Pierre-Maurice Quays
(French, c. 1779 - c. 1803)
Portrait of Maurice Quay
by Henri-Fran├žois Riesener
This person is associated with: Neoclassicism
French neoclassical painter. His dates are not known precisely.

Even though we do not know any of his works, Quays had an important role at the turn of the 19th century. He indeed was an influential student in the prolific workshop of the greatest painter of the time: Jacques-Louis David. Apparently, he was his first assistant so he might have painted several works which should currently be labelled as 'unknown' in French museums.

Quays led some of his classmates to create a kind of a sect, named the Bearded ones ("les Barbus'). They wanted to go farther in imitating Antique art, especially the pure lines of Greek pottery. They even considered that their master was only a 'step' in their quest. Quays and his followers were fired from David's workshop after they had criticized his Sabines. They later ceased to paint and lived like hermits, without shaving (hence their name), wearing ancient costumes and eating vegetarian. Quays died very young in 1802 or 1803 and the sect disbanded but the career of its members never recovered from this experience.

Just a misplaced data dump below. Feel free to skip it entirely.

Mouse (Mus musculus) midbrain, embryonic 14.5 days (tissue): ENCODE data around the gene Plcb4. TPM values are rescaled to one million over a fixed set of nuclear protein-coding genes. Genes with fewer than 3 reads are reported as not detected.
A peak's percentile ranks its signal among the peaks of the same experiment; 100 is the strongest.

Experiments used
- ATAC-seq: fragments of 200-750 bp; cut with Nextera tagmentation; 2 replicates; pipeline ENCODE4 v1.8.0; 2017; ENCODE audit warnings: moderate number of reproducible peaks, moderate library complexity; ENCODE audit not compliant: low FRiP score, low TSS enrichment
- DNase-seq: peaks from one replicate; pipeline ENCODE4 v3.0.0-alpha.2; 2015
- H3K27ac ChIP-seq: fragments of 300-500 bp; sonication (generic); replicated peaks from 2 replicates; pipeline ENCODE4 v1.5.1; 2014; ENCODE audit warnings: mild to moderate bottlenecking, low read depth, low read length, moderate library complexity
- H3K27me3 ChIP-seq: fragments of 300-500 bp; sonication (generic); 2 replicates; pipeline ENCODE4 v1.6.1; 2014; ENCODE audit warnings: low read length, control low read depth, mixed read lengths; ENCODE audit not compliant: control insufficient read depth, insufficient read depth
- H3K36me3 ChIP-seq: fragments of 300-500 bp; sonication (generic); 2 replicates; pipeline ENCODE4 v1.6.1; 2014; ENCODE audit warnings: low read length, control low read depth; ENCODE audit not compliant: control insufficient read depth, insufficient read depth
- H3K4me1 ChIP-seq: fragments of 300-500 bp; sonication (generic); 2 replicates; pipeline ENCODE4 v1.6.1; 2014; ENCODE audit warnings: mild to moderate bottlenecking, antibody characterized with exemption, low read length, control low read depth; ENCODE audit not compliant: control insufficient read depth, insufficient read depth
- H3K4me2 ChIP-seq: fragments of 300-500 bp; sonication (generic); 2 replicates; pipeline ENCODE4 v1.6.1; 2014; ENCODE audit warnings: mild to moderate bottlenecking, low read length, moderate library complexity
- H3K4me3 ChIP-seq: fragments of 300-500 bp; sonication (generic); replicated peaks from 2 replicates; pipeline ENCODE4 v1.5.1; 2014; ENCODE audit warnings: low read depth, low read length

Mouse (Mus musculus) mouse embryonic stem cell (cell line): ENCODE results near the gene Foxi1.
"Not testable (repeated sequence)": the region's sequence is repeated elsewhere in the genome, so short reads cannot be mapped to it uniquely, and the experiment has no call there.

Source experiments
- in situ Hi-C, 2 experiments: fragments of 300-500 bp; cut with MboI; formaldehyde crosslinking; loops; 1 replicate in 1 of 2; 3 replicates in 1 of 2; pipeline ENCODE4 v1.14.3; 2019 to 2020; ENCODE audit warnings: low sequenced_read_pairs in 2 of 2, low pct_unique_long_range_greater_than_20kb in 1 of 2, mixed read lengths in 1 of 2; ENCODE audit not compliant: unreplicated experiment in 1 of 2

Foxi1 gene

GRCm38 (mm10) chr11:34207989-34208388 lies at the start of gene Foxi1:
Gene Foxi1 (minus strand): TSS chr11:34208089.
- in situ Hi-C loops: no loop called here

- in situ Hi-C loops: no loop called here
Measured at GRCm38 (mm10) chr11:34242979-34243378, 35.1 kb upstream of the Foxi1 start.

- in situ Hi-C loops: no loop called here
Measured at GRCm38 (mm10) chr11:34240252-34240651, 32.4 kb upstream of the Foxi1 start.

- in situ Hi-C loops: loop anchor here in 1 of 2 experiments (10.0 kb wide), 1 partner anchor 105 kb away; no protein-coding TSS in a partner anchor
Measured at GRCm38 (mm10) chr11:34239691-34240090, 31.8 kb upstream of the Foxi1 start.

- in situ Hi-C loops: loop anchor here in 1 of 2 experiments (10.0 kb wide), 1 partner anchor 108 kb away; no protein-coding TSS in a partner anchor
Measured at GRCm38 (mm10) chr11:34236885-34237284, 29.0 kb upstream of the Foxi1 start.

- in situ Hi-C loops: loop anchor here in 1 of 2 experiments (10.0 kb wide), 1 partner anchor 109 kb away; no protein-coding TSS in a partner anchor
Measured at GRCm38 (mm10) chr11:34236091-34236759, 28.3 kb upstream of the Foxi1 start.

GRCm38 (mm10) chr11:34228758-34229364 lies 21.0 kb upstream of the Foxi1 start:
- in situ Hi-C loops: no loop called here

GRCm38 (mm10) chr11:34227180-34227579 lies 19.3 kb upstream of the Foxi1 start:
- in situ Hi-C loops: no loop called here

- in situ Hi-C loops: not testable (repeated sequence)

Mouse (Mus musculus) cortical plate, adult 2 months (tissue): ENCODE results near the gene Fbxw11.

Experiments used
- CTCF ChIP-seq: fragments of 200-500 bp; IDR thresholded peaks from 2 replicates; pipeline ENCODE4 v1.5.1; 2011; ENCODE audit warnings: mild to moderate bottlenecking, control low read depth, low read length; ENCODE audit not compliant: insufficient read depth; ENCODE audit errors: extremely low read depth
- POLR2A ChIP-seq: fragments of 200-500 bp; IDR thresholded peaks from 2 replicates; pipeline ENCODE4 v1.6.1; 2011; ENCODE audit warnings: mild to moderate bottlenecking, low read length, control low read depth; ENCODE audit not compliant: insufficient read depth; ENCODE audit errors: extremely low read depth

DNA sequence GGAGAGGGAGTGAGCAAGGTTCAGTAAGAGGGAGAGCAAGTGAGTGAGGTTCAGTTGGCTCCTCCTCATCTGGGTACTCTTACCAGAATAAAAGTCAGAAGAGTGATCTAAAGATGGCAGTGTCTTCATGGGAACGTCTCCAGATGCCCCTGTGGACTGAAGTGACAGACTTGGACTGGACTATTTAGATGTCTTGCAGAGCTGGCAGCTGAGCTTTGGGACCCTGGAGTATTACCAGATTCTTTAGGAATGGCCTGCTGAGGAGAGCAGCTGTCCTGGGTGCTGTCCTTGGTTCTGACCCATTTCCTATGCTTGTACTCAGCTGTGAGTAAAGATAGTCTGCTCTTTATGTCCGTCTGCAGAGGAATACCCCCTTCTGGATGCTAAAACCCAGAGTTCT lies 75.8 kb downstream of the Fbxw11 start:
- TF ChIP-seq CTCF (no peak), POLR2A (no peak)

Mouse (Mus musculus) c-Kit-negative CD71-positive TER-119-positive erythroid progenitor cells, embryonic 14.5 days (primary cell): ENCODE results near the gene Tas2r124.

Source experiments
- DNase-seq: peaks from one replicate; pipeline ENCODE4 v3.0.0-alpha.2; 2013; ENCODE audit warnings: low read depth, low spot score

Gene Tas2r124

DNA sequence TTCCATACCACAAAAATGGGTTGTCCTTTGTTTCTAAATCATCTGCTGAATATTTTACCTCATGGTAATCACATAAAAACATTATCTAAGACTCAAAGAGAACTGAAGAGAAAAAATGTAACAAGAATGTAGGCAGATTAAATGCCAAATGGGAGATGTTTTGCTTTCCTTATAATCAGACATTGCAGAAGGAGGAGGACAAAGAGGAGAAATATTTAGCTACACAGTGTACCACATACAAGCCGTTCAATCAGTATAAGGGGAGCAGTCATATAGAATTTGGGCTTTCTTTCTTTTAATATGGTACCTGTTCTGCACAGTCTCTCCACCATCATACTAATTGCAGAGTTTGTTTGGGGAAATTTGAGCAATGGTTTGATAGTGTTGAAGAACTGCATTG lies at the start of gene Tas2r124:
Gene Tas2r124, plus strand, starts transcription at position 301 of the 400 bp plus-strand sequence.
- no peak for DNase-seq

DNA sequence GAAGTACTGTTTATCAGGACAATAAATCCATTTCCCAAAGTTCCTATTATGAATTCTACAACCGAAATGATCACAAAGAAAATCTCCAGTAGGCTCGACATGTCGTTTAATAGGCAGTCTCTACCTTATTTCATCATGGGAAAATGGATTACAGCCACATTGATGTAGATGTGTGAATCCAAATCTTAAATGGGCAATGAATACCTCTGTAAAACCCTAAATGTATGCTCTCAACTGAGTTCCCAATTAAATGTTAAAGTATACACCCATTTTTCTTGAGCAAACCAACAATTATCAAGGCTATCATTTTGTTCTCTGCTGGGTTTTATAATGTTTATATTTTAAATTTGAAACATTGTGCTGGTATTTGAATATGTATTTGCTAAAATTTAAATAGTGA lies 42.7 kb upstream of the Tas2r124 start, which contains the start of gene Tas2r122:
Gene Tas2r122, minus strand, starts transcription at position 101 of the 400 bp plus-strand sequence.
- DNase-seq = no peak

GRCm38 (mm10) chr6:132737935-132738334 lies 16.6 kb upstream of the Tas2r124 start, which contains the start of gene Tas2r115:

Quays is said to have designed the word "Rococo" to qualify with disgust the art of Boucher and Fragonard.

Name:Pierre-Maurice Quays
Dates:c. 1779 - c. 1803
Nationality:French
Sex:Male
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Creative works made by this person are in the PUBLIC DOMAIN (not copyrighted).

Explanation:
This person died over 70 years ago (in 1803).